Arquitectura & Cine, Illinois Institute of Technology, Chicago.
Arquitectura & Cine, Institute of Desing, Chicago.


Arquitecto Superior, Escuela Superior de Arquitectura de Madrid, E.T.S.A.M., Madrid.


Exposiciones Individuales/Solo Exhibitions
Sleeping with Elvis, The Popular Workshop, San Francisco.


Blackout, Galería La Permanente, Madrid.
The thrill is gone, Poligono Gallery, Málaga.


Alfombras Residuales, La Casa Encendida, Madrid.
False Memories, Galería Espacio Valverde, Madrid.
Viagra, Cialis, Rolex Watch, Fabrica Features, Lisboa.


O, Galeria Dama Aflita, Porto.


Exposiciones Colectivas/Group Exhibitions
Sabichao, Galeria Dama Aflita, Porto.
IV Encuentro Internacional de Arte & Performance, Tabacalera, Madrid.
Architecture Film Festival Rótterdam, Nederland.
Una aventura de lineas, Galeria Eva Ruiz, Madrid
JAE, American Institute of Architects. Washington DC.; Instituto Cervantes, Chicago.
MAXXI Museo Nazionale delle Arti del XXI secolo, Roma.
YAPP, Young Architecs Program, Roma.
EME3, Festival Internacional de Arquitectura, Barcelona.
Una ciudad llamada España, Casa de los artistas, Moscow.
Mobile Museum (Fabrica), Salon Internacional del Mueble, Milano.
Efímeras, Alternativas habitables, Arquerías Nuevos Ministerios, Madrid.
JustMadrid2, Espacio Valverde, Madrid.


Colectiva, Galería Dama Aflita, Porto.
X Bienal Española de Arquitectura, Quito.
CutLog ArtFair, FIAC, Galería Espacio Valverde, Paris.
Cartográfica, Matadero Madrid.
X Bienal Española de Arquitectura, Medellín, Colombia.
Libro, Galeria Mad is Mad, Madrid.
Intervenciones en el espacio público, Galería Mediodia Chica, Madrid.
Basel Art Fair 2010, Galería EspacioValverde, Basilea.
Una ciudad llamada España, National Glyptoteque, Atenas.
Transculturelles des Abattoirs, Casablanca.
JAE, Bruxelles.
Dandy, Galería Dama Aflita, Porto.


Refresh, Universidad Europea de Madrid.
Kill your idols, Asociación Cultural Mediodía Chica, Madrid.
De lo Construido a la arquitectura sin papel, Sala de Arquerías de Nuevos Ministerios, Madrid.


De lo Construido a la arquitectura sin papel, XI Biennale di Venezia, Mostra Internazionale di Architettura, Pabellón de España, Venezia.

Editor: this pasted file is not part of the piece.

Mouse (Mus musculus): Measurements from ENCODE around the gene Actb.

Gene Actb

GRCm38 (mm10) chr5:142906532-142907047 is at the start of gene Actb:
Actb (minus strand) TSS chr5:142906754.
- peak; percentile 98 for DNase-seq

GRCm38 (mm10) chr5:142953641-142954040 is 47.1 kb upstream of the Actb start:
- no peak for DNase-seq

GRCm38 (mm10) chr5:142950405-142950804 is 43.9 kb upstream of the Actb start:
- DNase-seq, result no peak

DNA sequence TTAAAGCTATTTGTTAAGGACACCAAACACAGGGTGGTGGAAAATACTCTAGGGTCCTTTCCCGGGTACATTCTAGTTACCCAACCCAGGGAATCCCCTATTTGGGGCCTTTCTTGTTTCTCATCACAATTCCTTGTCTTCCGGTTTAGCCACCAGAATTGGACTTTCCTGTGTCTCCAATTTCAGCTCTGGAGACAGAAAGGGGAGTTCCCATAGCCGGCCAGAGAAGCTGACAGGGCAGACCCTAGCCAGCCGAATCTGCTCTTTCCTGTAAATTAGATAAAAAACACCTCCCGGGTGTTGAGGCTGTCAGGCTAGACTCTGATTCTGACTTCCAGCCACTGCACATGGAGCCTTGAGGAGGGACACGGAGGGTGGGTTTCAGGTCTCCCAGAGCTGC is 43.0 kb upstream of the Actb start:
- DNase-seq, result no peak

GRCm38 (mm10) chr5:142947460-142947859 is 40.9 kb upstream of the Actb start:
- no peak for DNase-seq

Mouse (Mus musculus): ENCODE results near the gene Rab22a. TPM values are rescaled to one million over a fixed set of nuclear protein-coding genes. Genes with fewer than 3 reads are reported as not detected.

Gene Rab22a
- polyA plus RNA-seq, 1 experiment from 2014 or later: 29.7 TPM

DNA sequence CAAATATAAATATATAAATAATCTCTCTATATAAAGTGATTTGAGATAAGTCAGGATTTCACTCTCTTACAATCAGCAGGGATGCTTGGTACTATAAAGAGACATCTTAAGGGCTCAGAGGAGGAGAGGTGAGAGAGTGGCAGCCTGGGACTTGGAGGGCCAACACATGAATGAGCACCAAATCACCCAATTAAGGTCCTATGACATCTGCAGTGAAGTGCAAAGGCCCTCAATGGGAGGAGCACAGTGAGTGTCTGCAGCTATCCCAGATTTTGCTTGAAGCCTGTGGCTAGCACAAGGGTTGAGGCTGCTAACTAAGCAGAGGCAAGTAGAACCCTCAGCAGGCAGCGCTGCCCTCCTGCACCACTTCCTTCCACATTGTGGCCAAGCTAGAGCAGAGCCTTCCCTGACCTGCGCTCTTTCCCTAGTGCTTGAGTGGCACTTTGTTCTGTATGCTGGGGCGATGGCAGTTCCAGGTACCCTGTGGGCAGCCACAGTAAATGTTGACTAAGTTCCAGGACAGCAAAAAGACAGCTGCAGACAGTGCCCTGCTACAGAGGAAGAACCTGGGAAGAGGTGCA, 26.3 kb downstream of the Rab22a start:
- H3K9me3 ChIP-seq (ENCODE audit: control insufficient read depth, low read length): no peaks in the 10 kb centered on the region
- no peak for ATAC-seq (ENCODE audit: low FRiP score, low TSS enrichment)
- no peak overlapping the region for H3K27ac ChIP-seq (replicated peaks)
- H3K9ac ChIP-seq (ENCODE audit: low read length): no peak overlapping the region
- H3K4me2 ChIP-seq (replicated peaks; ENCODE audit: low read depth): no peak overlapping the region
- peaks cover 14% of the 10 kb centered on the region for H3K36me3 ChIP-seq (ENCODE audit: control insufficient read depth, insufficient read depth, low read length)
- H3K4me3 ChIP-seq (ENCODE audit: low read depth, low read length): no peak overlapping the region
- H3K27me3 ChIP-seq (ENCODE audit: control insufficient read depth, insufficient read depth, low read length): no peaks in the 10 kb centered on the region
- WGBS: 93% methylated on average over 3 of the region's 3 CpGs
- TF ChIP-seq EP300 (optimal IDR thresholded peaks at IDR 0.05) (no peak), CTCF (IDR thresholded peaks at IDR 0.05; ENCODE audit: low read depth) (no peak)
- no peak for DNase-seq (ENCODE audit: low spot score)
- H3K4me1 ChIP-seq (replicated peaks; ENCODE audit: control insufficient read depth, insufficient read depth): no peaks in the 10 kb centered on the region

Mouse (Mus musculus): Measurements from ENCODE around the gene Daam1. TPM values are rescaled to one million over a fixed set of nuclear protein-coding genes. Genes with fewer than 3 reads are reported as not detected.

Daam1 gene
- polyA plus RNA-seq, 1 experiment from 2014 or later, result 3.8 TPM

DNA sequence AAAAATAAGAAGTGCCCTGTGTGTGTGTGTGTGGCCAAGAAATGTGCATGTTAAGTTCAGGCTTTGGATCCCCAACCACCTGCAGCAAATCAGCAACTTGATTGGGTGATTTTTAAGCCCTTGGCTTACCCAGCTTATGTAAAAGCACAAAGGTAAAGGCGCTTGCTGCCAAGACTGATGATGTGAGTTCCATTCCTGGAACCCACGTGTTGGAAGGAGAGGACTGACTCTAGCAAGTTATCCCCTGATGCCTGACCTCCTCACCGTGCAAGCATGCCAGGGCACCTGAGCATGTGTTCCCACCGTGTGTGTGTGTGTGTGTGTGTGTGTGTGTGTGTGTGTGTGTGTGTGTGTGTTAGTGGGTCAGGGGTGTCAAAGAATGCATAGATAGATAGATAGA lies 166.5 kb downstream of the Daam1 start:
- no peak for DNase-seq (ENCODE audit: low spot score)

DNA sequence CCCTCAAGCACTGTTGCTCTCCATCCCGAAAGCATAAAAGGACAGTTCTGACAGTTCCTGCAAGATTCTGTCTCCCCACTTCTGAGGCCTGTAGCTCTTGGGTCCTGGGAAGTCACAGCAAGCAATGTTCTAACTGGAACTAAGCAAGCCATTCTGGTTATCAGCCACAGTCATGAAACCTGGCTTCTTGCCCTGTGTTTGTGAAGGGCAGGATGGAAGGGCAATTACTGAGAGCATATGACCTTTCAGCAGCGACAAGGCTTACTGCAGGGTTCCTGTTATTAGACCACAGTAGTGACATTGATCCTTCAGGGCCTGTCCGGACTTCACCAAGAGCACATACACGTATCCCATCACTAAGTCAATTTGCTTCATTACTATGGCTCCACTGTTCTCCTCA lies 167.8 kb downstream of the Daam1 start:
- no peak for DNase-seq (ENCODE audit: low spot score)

Jóvenes Arquitectos de España, Sala de Arquerías de Nuevos Ministerios, Madrid; Columbia University, New York.
Próxima, Museu Valencià de la Il.lustració i de la Modernitat, MuVIM, Valencia.
Poster Review, 16th Curtas Vila do Conde, Portugal.


V Bienal Iberoamericana de Montevideo, Sala de Intendencia Municipal, Montevideo.
HomemSelvagem, Galería Cozinha, Porto.


Freshmadrid, Fundación COAM, Madrid; Museo de Bogotá, Colombia.
Pareja estable. Visible, Galería Mad is Mad, Madrid.


Futuro en pausa, Construtec, IFEMA, Madrid.
35 proyectos/35 manifestaciones, instalación en BIAU, Medellín, Colombia.
Instalación permanente, Kong Gallery, Paris.


Perdedores, instalación, Casa Pasarela, Feria de Diseño de Madrid, Ifema, Madrid.


Singing Birds-Dancing Trees, instalación efímera, Museo Nacional Centro de Arte Reina Sofía, MNCARS, Madrid.
Ramses, Proyecto gráfico para Philippe Starck, Madrid.


ARCO 06, instalación expositiva, Stand Comunidad Autónoma de Madrid, Madrid.
Bartlebloom, instalación, Palacio Infante Don Luis, Boadilla del Monte, Madrid.


Topografía lumínica, instalación lumínica, Galapagar, Madrid.


Becas y premios/Awards and Grants
Archivo de Creadores de Madrid, Matadero Madrid. (Selección/Selected)


Illinois Institute of Technology, Chicago. (Beca de estudio/Scholarship Grant)
Institute of Desing, Arquitectura & Cine, Chicago. (Beca de estudio/Scholarship Grant)


Obra en Museos y Colecciones/Works in Museums and Collections
Centro de Arte Contemporáneo de Málaga, CAC.


Gómez, Pilar, “Emergentes”, Diseño Interior, n.206, Madrid, IX/2009, pp. 30-34.
Álvarez, Arantza, “Sala de Visitas”, Proyecto Contract, n. 55, MC Ediciones, Madrid, VI/2009, pp. 52-53.
X Bienal Española de Arquitectura y Urbanismo, Madrid, Ministerio de Vivienda, 2009, Cat. Exp.
Caballero, Mónica, “Vida Interior”, Anuario del Diseño, n. 03, Madrid, III/2009, pp.102-103.
Gallagher, Brian, “Arquitectura Efímera”, B-Guided, n. 38, Barcelona, 1/V/2009.
La Santa, Graphic fashion. Design, illustration & trends, Barcelona, Ed. Promopress, 2009, Cat. Exp.
Aparicio, José María; Donaire, Jesús, Jóvenes Arquitectos de España, Madrid, Ministerio de Vivienda, 2008, Cat. Exp.
Dolberth, Julio, “Real People”, PARQ, n. 04, Conforto Moderno Uni, Lda, Lisboa, V/2008, pp.12-13.
Fernández Alba, Ángel; del Pino, Soledad, “De lo construido a la arquitectura sin papel”, XI Biennale di Venezia, Madrid, Ministerio de Vivienda, 2008, Cat. Exp.
Freshmadrid, Madrid, Fundación COAM, 2006, Cat. Exp.